We believe that any reasonable deviation from those judgments and estimates would not have a material impact on our financial condition or results of operations. To the extent that the estimates used differ from actual results, however, adjustments to the statement of operations and corresponding balance sheet accounts would be necessary. These adjustments would be made in future financial statements.

When reading our financial statements, you should consider: (i) our critical accounting policies; (ii) the judgment and other uncertainties affecting the application of such policies; and (iii) the sensitivity of reported results to changes in conditions and assumptions. We believe the following accounting policies involve the most significant judgment and estimates used in the preparation of our financial statements. We have not made any material changes in the methodology used in these accounting policies during the past eighteen months.
 
Revenue recognition

Revenue from sales of prescription medicine at the drugstores is recognized when the prescription is filled and the customer picks up and pays for the prescription.

Revenue from sales of other merchandise at the drugstores is recognized at the point of sale, which is when the customer pays for and receives the merchandise.

Revenue from medical services (which is nominal) is recognized after the service has been rendered to the customer.

Revenue from sales of merchandise to non-retail customers is recognized when the following conditions are met: 1) persuasive evidence of an arrangement exists (sales agreements and customer purchase orders are used to determine the existence of an arrangement); 2) delivery of goods has occurred and risks and benefits of ownership have been transferred, which is when the goods are received by the customer at its designated location in accordance with the sales terms; 3) the sales price is fixed or determinable; and 4) collectability is probable. Historically, sales returns have been immaterial.
 
Our revenue is net of value added tax (“VAT”) collected on behalf of tax authorities in respect of the sale of merchandise. VAT collected from customers, net of VAT paid for purchases, is recorded as a liability in the balance sheet until it is paid to the tax authorities.

Vendor allowances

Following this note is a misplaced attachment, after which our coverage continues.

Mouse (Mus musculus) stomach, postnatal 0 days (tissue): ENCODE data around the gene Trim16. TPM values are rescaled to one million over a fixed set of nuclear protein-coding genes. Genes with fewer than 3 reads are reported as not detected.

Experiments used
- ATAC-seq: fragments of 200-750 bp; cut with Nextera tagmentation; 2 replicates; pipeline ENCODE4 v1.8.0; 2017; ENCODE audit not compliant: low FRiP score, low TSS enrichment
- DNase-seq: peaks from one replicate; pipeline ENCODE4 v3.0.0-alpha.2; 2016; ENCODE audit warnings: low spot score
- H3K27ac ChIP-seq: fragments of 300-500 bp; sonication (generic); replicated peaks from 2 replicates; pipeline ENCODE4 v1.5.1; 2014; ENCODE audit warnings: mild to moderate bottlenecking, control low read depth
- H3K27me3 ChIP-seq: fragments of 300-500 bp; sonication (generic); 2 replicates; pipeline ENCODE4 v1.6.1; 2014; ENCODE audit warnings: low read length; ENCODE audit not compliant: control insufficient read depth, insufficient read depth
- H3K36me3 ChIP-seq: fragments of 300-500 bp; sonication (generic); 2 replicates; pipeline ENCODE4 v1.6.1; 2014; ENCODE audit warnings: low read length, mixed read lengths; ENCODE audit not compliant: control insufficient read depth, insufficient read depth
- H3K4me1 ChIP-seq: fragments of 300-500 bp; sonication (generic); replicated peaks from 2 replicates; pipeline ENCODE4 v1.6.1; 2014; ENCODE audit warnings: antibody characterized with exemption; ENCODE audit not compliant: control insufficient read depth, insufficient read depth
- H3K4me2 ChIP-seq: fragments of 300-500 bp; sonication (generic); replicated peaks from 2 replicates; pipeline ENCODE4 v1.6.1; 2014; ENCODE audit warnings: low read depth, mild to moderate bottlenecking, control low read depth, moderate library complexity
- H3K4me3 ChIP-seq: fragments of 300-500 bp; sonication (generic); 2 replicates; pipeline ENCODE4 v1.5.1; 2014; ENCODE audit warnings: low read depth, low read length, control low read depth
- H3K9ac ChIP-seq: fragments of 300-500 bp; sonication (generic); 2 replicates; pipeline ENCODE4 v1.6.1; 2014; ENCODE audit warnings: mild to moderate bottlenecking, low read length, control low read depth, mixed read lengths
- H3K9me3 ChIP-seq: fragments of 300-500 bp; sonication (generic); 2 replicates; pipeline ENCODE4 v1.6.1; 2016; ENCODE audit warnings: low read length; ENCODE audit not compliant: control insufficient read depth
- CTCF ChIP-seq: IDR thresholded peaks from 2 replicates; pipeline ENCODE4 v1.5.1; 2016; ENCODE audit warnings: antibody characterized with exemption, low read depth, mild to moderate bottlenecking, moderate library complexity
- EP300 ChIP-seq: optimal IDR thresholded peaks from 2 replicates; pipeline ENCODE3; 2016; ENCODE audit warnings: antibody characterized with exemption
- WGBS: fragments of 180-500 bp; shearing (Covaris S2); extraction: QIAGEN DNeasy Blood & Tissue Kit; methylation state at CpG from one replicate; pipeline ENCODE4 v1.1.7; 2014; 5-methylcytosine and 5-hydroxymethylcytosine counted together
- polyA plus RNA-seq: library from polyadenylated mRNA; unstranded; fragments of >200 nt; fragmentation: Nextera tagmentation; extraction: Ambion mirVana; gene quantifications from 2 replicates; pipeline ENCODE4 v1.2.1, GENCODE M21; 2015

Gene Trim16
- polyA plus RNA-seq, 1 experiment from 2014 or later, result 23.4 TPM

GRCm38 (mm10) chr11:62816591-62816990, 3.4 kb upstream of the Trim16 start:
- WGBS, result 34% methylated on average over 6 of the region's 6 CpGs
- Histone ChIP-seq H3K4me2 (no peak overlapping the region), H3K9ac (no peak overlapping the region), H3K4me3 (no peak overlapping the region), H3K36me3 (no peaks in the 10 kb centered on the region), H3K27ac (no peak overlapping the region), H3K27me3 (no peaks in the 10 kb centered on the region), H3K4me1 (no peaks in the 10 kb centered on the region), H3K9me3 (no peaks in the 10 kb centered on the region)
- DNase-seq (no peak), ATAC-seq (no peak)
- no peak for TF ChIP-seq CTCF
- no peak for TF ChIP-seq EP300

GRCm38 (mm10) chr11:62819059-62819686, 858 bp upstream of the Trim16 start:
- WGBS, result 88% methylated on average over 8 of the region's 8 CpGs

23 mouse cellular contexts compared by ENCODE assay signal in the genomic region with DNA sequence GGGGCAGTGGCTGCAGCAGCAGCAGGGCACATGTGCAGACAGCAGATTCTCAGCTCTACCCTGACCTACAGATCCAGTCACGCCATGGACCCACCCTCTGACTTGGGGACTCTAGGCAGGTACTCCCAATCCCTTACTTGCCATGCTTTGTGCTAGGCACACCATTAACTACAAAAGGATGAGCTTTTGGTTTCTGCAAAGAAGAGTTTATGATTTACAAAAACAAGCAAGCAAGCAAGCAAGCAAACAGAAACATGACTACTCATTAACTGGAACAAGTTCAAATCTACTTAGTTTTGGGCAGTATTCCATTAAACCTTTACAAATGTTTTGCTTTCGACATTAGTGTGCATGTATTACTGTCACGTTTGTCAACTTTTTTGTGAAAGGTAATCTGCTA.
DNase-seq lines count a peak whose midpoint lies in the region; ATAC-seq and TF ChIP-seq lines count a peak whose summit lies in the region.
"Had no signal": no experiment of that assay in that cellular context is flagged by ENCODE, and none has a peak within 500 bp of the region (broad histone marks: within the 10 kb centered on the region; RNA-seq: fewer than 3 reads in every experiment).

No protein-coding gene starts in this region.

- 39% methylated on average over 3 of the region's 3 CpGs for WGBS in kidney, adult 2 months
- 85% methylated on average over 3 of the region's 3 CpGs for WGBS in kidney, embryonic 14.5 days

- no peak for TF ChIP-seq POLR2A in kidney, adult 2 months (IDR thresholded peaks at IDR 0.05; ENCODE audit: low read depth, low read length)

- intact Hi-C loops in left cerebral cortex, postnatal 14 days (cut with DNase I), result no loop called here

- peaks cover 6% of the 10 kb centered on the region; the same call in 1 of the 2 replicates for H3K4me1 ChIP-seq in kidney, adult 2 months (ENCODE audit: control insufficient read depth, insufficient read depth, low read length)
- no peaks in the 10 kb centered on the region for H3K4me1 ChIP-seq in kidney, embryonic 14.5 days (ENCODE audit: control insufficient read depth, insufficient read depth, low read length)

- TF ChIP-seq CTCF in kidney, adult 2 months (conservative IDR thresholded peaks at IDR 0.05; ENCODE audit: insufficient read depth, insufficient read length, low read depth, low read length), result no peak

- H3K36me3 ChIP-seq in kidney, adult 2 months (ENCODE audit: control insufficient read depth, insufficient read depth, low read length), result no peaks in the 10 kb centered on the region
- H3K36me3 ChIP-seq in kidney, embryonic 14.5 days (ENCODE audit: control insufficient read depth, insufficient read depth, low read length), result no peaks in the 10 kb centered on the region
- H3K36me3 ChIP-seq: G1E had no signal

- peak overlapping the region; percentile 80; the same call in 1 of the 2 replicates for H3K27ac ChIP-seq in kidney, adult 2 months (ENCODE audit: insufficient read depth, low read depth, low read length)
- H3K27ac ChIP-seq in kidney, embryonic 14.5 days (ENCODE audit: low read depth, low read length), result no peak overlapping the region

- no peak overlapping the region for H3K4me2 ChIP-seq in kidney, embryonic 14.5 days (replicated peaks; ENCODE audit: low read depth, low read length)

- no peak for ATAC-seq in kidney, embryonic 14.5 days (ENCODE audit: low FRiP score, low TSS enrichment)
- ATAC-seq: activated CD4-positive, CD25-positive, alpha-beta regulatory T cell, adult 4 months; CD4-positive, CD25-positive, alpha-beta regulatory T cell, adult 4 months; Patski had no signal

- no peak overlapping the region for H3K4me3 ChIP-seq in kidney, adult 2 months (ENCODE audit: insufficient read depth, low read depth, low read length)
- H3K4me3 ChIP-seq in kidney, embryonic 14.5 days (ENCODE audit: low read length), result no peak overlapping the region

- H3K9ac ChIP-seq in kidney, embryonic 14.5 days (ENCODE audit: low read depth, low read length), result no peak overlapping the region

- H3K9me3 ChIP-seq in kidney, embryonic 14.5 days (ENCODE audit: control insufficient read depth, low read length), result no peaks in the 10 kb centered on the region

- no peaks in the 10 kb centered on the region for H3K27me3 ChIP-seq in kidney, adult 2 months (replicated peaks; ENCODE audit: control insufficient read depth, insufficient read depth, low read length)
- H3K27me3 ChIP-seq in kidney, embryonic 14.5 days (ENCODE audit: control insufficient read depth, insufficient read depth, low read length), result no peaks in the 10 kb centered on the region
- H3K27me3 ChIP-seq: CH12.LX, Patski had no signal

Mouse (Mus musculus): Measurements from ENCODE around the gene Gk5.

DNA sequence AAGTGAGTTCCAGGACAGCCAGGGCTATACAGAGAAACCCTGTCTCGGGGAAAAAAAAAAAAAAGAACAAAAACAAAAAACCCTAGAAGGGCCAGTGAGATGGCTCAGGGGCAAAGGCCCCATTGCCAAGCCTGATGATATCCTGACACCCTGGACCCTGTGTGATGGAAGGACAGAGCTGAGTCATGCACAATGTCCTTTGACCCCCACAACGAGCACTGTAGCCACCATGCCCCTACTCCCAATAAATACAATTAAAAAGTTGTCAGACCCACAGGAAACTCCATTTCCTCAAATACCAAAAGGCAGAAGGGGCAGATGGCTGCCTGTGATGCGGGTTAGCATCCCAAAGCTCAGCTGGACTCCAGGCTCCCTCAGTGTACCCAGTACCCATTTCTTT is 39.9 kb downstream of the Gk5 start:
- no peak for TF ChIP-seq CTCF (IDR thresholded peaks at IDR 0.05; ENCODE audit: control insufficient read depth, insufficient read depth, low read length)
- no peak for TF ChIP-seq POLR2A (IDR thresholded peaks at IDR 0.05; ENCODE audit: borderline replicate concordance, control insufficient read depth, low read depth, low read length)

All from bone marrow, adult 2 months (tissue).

The Company accounts for vendor allowances according the accounting standards, Accounting by a Customer (Including a Reseller) for Certain Consideration Received from a Vendor, and by Reseller to Sales Incentives Offered to Consumers by Manufacturers. Vendor allowances reduce the carrying value of inventories and subsequently transferred to cost of goods sold when the inventories are sold, unless those allowances are specifically identified as reimbursements for advertising, promotion and other services, in which case they are recognized as a reduction of the related advertising and promotion costs.
 
 
45

 
 
Slotting allowances are a major portion of total allowances. With slotting allowances, the vendors reimburse the Company for the cost of placing new product on the shelf. The Company has no obligation or commitment to keep the product on the shelf for a minimum period.

A small portion of vendor allowance also includes advertising and promotion allowances for the promotion of vendors' products in stores. The promotion may be any combination of a temporary price reduction or a feature in print ads.

Depreciation and Amortization

Our non-current assets include property and equipment, including leasehold improvements, long term deposits and long term advances to suppliers. We depreciate our equipment assets using the straight-line method over the estimated useful lives of the assets. We make estimates of the useful lives of the equipment (including the salvage values), in order to determine the amount of depreciation expense to be recorded during any reporting period. We amortize leasehold improvements of our retail drugstores and other business premises over the shorter of five years or lease term. A majority of our leases have a five-year term. We estimate the useful lives of our other property and equipment at the time we acquire the assets based on our historical experience with similar assets as well as anticipated technological and other changes. If technological changes were to occur more rapidly than anticipated or in a different form than anticipated, we may shorten the useful lives assigned to these assets as appropriate, which will result in the recognition of increased depreciation and amortization expense in future periods. There has been no change to the estimated useful lives and salvage values during the years ended March 31, 2010 and 2009.